6 July 2018Print This Post

Senior Costs Judge flags concern over PI solicitors’ standard 100% success fee

Gordon-Saker: Stretch QOCS as far as it will go

The Senior Costs Judge has called on the Law Society to remind personal injury solicitors of their obligation to undertake individual risk assessments in low-value cases and not just apply a blanket 100% success fee.

Master Gordon-Saker also called for a broad extension of qualified one-way costs shifting (QOCS).

He was speaking at last week’s Civil Justice Council seminar on the government’s post-implementation review of part 2 of LASPO.

Master Gordon-Saker said: “One of the unintended consequences of LASPO is that there is a growing industry in challenging solicitor and own client bills, in part because a surprising number of solicitors seem to think that the success fee payable under the CFA by the client is fixed at 25% of the damages and that there is absolutely no need to make any assessment of the risk or to apply the resulting percentage to the base costs that were actually incurred.

“I think that the Law Society could do a bit of educating on that but I also think now may be the time to review the Solicitors Act 1974 and in particular part III, which deals with remuneration.”

The 100% success fee model is under scrutiny following a High Court ruling in March that said solicitors still needed to undertake individual risk assessments before setting the success fee.

In its evidence, the law firm involved, Hampson Hughes, said that, like most of the market, it had adopted a post-LASPO model of routinely charging a 100% success fee, capped at 25% of the damages.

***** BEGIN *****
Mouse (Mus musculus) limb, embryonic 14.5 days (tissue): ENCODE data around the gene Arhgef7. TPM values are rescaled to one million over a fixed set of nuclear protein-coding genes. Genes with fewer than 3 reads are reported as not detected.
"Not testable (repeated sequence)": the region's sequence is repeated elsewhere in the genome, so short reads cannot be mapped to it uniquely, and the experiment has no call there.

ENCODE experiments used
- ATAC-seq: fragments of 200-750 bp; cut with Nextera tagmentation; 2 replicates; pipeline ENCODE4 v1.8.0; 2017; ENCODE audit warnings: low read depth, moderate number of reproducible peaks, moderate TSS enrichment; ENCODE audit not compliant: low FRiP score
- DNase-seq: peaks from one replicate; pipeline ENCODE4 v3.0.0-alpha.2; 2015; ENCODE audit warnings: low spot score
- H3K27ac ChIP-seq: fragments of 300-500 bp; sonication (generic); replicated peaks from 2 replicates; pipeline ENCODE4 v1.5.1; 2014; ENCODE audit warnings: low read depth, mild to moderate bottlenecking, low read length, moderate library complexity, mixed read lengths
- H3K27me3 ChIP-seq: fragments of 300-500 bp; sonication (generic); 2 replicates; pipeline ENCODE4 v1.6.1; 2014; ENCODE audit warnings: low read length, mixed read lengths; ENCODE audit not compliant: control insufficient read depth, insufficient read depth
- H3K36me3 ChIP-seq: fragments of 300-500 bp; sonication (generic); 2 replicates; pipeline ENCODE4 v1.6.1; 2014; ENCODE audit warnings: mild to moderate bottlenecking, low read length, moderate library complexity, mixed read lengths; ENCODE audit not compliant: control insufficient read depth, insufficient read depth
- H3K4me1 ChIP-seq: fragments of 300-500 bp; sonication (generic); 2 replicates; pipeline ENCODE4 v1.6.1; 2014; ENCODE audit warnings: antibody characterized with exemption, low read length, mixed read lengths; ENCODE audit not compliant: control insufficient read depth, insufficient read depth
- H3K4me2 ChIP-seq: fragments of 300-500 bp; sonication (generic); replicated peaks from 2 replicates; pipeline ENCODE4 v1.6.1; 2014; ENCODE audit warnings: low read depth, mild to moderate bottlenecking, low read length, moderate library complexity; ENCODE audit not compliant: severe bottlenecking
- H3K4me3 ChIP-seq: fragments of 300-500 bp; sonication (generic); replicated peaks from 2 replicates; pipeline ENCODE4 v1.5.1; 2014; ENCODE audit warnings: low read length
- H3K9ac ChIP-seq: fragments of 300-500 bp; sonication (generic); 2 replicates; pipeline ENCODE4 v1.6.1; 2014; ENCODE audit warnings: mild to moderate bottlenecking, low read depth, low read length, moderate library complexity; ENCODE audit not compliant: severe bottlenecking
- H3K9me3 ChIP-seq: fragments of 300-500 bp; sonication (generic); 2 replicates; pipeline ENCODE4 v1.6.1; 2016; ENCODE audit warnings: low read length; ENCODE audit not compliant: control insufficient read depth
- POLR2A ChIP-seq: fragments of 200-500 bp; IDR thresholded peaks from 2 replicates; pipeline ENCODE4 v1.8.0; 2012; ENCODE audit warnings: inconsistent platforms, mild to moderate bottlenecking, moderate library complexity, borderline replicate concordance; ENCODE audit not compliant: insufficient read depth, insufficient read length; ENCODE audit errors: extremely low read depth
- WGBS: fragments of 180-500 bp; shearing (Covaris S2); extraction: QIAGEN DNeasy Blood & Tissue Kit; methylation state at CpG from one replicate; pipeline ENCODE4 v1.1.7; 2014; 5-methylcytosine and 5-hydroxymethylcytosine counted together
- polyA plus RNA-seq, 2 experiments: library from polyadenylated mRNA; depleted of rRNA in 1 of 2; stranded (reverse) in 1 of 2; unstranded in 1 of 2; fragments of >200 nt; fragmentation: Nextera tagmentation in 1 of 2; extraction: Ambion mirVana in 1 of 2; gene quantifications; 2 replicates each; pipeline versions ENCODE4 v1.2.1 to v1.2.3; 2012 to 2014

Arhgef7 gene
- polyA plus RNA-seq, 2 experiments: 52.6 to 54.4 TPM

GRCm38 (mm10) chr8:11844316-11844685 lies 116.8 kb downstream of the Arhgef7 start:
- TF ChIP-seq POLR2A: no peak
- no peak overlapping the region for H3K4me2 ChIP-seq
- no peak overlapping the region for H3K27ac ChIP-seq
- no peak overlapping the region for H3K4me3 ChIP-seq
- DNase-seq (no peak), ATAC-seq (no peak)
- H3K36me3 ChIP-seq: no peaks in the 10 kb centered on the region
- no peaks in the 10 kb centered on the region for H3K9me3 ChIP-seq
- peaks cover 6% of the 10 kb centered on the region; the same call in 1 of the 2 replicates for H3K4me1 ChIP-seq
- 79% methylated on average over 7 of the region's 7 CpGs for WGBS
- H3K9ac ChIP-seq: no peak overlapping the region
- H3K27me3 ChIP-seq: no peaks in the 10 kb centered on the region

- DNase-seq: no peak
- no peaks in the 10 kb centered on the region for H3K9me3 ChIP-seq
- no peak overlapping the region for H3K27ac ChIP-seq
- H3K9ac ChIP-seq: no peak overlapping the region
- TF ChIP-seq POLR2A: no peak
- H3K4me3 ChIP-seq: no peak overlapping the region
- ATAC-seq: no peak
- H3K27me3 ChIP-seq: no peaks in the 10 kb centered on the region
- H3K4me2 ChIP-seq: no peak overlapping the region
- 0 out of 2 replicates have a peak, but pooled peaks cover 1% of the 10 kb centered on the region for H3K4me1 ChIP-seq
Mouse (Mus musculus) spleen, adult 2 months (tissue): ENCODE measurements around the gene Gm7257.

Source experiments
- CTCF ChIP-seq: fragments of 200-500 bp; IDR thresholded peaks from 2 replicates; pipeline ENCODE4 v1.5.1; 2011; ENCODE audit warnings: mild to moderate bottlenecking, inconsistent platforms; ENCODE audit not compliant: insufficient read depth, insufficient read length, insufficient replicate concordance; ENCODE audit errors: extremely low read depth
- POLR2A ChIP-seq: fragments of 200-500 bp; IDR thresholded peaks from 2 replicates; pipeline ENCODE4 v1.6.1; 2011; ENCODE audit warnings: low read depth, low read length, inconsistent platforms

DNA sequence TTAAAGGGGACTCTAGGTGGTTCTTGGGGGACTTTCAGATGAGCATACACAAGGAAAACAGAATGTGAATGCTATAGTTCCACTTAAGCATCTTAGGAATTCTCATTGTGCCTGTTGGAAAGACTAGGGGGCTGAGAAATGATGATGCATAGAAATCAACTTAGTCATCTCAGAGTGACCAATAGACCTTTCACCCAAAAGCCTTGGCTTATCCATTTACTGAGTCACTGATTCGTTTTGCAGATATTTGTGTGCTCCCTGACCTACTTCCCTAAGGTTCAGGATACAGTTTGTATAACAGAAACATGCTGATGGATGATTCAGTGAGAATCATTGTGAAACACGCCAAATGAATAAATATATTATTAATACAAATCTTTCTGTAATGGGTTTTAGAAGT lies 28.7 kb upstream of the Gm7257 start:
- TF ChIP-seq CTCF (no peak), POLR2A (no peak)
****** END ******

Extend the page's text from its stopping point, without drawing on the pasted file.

The issue will be debated at our PI Futures conference on 18 September in Liverpool.

Master Gordon-Saker said he would extend QOCS “as far as it will go”.

He explained: “Recoverable ATE premiums were introduced because legal aid costs protection was lost. Now those ATE premiums are no longer recoverable, QOCS needs to fill the gap that was filled before ATE by legal aid costs protection.

“There is no reason it should not be extended to, for example, claims against the police or to claims for professional negligence where the claimant is of modest means. There is scope for means-based QOCS.”

By Neil Rose


Leave a comment

By clicking Submit you consent to Legal Futures storing your personal data and confirm you have read our Privacy Policy and section 5 of our Terms and Conditions which deals with user-generated content. All comments will be moderated before posting.